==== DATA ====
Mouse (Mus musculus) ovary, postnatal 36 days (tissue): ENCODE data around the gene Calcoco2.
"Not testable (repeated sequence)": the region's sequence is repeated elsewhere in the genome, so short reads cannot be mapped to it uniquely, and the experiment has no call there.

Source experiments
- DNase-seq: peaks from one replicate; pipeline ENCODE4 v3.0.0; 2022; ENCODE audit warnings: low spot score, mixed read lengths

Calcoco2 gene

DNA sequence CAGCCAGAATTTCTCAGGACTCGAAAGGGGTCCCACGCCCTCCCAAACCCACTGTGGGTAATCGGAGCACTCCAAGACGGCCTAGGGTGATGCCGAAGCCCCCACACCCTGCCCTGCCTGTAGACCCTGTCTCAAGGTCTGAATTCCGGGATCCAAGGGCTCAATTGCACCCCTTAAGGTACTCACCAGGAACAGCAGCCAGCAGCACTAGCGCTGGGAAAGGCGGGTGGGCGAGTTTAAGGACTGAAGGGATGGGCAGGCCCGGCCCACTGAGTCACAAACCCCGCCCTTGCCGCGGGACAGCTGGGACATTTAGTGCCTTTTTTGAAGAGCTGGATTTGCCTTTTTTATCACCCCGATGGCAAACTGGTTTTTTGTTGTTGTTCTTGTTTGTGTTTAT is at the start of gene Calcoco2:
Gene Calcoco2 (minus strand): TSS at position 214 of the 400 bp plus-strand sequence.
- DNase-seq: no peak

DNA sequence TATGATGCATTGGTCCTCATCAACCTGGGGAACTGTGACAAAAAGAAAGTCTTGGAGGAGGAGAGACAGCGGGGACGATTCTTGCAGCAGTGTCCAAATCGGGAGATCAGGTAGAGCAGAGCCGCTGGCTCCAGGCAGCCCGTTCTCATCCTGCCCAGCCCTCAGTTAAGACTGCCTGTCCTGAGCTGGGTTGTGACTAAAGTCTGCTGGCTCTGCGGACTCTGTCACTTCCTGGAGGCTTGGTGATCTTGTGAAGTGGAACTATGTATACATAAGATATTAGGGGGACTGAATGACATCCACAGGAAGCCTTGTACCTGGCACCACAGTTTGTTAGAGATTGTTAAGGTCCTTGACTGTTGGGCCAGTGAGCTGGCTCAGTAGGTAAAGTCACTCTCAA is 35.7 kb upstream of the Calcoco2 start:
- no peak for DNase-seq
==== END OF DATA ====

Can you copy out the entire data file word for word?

Mouse (Mus musculus) ovary, postnatal 36 days (tissue): ENCODE data around the gene Calcoco2.
"Not testable (repeated sequence)": the region's sequence is repeated elsewhere in the genome, so short reads cannot be mapped to it uniquely, and the experiment has no call there.

Source experiments
- DNase-seq: peaks from one replicate; pipeline ENCODE4 v3.0.0; 2022; ENCODE audit warnings: low spot score, mixed read lengths

Calcoco2 gene

DNA sequence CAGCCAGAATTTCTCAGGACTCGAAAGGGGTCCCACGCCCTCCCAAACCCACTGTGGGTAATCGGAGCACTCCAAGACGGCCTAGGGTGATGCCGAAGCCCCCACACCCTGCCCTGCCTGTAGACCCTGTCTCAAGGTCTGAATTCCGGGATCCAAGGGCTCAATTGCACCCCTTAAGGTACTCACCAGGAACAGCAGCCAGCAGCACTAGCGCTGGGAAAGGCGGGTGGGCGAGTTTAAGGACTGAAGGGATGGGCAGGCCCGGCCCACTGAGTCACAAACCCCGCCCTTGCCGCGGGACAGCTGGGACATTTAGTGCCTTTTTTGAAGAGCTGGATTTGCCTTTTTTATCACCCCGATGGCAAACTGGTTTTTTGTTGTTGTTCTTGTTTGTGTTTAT is at the start of gene Calcoco2:
Gene Calcoco2 (minus strand): TSS at position 214 of the 400 bp plus-strand sequence.
- DNase-seq: no peak

DNA sequence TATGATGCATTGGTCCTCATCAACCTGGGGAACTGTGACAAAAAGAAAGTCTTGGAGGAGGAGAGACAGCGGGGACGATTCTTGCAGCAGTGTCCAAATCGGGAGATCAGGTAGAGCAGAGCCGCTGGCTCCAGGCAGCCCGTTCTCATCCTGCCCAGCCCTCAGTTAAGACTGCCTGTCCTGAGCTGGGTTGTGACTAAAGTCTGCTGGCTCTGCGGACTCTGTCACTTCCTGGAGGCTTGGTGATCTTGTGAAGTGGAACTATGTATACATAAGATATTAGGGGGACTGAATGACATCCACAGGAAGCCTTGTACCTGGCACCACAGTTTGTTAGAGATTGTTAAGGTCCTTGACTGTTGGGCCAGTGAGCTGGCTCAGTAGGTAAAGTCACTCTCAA is 35.7 kb upstream of the Calcoco2 start:
- no peak for DNase-seq